Experience plays a role in cover crop profitability

This blog was originally posted on Soil Health Partnership’s blog.

When it comes to cover crops, patience combined with realistic expectations is often the name of the game. Unlike the immediate cost savings that often come with conservation tillage, cover crops have annual costs as well as efficiencies and soil health benefits that can take time to achieve.

These are some of the reasons why in our report, Conservation’s Impact on the Farm Bottom Line, we found experienced cover crop users were more profitable when compared to new adopters.

As you can see in the graphs below, experienced cover crop adopters (more than five years of experience with the practice) had some of the lowest costs and highest profitability per acre of anyone in our study — including both recent cover crop adopters (less than five years of experience with the practice) and those using conventional tillage with no cover crops. So how did they do it?

Per-acre costs by tillage and cover crop groups, corn

Per-acre costs by tillage and cover crop groups, soybeans

Identifying ways to reduce seed costs

There is one line item that inevitably arises when farmers adopt cover crops: new expenses for cover crop seed. While this may come as no surprise, finding ways to reduce these costs is one of the ways experienced cover crop users save money as compared to those just starting out. Over the years, experienced adopters are often able to identify savings by:

  • Using different suppliers or sources.
  • Growing their own cover crop seed.
  • Experimenting with different seed mixes.
  • Adjusting seeding rates.

Finding the right seeding method

Experienced cover crop users were also able to identify cost savings by adjusting their seeding method to identify the best approach for their operation.

Some found time and labor savings by contracting out broadcast or aerial application of their cover crop seed. Others found that drilling the seed with existing equipment was the most cost-effective given their geographic, soil and labor needs. And, in many cases, farmers found the best way to reduce cover crop costs on their farms was to combine cover crop seeding with other field operations, such as broadcasting seed with a fall fertilizer application or incorporating with a fall tillage pass.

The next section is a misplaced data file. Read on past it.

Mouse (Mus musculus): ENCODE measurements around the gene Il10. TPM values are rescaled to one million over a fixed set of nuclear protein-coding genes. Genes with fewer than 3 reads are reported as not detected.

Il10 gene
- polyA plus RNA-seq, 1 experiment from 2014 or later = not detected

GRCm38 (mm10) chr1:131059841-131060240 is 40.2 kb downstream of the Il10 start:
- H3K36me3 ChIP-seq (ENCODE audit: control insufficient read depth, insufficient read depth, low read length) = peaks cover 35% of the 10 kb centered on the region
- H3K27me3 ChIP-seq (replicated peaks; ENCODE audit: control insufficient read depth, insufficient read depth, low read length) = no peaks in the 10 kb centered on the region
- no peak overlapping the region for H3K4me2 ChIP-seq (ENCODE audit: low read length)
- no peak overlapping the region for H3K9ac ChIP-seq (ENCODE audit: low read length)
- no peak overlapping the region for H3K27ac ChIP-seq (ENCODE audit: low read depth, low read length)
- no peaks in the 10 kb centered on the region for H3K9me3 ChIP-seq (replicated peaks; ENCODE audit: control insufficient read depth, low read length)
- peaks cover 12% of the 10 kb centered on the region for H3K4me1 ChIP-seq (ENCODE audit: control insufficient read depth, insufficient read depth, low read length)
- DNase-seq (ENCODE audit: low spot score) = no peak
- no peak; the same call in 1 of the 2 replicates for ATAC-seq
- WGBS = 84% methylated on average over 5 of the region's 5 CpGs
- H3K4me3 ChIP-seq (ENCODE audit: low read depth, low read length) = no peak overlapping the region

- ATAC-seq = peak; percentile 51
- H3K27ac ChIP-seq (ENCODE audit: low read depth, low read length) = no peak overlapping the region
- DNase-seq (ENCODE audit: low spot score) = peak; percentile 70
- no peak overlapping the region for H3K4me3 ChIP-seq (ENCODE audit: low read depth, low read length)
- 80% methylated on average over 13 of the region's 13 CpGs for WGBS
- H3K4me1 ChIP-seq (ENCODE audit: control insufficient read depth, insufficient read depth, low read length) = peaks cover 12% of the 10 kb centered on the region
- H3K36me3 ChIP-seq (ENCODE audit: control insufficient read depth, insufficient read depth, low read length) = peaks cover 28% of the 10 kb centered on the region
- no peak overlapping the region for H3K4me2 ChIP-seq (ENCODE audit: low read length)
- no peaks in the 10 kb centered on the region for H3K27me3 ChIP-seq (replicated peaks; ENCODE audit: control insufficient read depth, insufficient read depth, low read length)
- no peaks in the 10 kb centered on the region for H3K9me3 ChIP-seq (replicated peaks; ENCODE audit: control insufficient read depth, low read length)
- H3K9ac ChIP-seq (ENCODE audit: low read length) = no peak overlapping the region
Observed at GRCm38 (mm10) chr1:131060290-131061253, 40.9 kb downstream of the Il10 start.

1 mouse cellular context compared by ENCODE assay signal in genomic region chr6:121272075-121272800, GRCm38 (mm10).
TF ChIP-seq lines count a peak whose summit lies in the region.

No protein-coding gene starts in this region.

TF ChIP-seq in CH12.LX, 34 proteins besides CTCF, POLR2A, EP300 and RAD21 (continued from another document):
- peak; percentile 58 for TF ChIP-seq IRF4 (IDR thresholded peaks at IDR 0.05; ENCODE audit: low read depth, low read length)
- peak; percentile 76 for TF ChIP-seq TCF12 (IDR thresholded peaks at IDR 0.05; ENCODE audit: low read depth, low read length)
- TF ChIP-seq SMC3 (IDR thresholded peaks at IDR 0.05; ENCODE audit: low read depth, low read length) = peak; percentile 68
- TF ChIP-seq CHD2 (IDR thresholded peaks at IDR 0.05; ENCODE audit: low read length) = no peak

Using program support where available

For some experienced cover crop users, another way to save costs was to use conservation program funding where possible. Since cover crop adoption does come with a learning curve and up-front costs, these programs help farmers make the transition with less financial risk. Some of the programs used included:

  • USDA NRCS Environmental Quality Incentives Program.
  • USDA NRCS Conservation Stewardship Program.
  • North Racoon Farm to River Partnership (Iowa-specific).
  • Iowa Department of Agriculture and Land Stewardship Cover Crop Crop Insurance Project (Iowa-specific).

While these programs usually don’t fully cover the costs of implementing a cover crop, they help farmers in the implementation phase as they are finding what works best on their farm and as they start to experience the soil health benefits of this practice.

There’s no doubt about it — the financial dynamics of adopting cover crops are less straightforward than for conservation tillage. However, when approached as a long-term investment that can provide sustained benefits from soil health and soil function over time, the farmers featured in our report provide evidence that the profitability dynamics of cover crops over time begin to look more favorable.

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